This movie shares a great deal of traits with it’s predecessor and so if you liked that one, you’ll probably like this one. I really liked the original, and thus I really like this one. The story is very solid (although it’s probably based somewhat on the Sherlock Holmes books). The dialogue is original and the characters are charming. Much like the first one, the dynamic between Holmes and Watson was very entertaining, as they constantly seemed like they hated each other and bickered like brothers, but there was a great deal of fondness there. Also, I won’t spoil the end of the movie, but they dragged a surprise for so long that I started to believe it though I had originally thought there was no way it would happen, then gave a very satisfying ending. I also like that they used a chess game between Holmes and Moriarty to contrast their actual plans unfolding simultaneously. It made chess tense, and the conclusion was very satisfying. Beyond that, it looks really good. The settings are all very well executed, but none more than the super sweet castle where the climax of the movie takes place. It was built into a mountain towards the top, with snow around it and a waterfall coming out of the side of it. It reminded me of the castle Nate Drake goes through to get to Shambala in Uncharted 2. The biggest complaint about the look is that the movie is always so dark. Few scenes actually take place in the daytime, and it occasionally gets a little hard to tell what’s going on. But the scene you may have seen in the trailer of them running through the woods, trying to outrun explosions and bullets, was really well done. It used a lot of cool, innovative camera movements and used the slo-mo expertly. I also really liked the fight scenes in both movies. I had heard people complain about the fact that Holmes would visualize the fight in his head before it happened, and then it would play out. In the first movie, the only thing I didn’t like about it was that they always turned out like they did in his imagination, so they got to fill time by just showing a good fight twice. In this movie, they play with that more so that they don’t usually turn out they way he imagined. But I like a good hand to hand fight, and this movie has many of them.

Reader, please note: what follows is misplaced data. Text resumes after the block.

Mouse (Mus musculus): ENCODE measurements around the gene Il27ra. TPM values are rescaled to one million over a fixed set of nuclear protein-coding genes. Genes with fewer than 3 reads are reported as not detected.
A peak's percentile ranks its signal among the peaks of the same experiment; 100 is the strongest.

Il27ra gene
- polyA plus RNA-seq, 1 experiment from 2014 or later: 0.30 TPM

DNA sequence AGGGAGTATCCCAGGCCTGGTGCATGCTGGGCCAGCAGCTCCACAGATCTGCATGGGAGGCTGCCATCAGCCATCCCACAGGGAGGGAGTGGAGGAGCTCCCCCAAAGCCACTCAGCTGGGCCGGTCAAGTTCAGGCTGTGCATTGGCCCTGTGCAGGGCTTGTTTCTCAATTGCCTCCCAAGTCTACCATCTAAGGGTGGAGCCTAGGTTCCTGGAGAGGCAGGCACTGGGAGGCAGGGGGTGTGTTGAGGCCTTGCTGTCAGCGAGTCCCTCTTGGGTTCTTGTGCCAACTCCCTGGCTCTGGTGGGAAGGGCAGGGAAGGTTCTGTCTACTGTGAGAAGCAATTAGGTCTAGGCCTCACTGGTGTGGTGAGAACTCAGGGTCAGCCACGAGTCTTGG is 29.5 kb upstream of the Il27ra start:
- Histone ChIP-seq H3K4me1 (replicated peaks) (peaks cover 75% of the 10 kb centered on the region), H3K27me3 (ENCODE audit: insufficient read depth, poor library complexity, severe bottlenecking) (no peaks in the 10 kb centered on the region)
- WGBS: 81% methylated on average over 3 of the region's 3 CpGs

The performances in the movie were almost entirely terrific. Robert Downey Jr. proved himself as a fantastic dramatic actor a long time ago, but his movies recently also prove him to be a fantastic comedic actor. He gets to use both talents in this movie. Holmes is often pretty eccentric, but shows a great deal of emotion when he finds that the lives of the people he cares about may be in danger. Jude Law was a perfect straight man to Downey, and got to be funny a couple of times when he got drunk or was frustrated. Jared Harris was a good villain, playing Moriarty as kind of innocent and charming, but also did insidious very well. Though Noomi Rapace was pretty and performed her part well, I felt she was a big step down from Rachel McAdams. I didn’t find her too terribly attractive, with or without dragon tattoo. I was a bit bummed out when it appeared she had been replaced for the sequel, but I did like that she was in this movie a decent amount, and a motivating factor for the rest of it. I liked her character much more, and I think she’s much better looking. Stephen Fry had a couple of good funny moments too, and I like seeing him in things.
I think both Sherlock Holmes movies are great fun. They have a really good mystery story, with charming characters and funny dialogue, great performances, and cool fight scenes. The only thing I disliked about it was that Rachel McAdams was hotter and the movie was a little dark. But it is called A Game of Shadows, so I guess I should’ve seen it coming. I recommend this movie for a watch. I’m happy that I saw it in theaters, but you could wait for the rental if you’re not convinced. From me, Sherlock Holmes: A Game of Shadows gets “Oh, how I’ve missed you, Holmes” out of “It’s so overt, it’s covert.”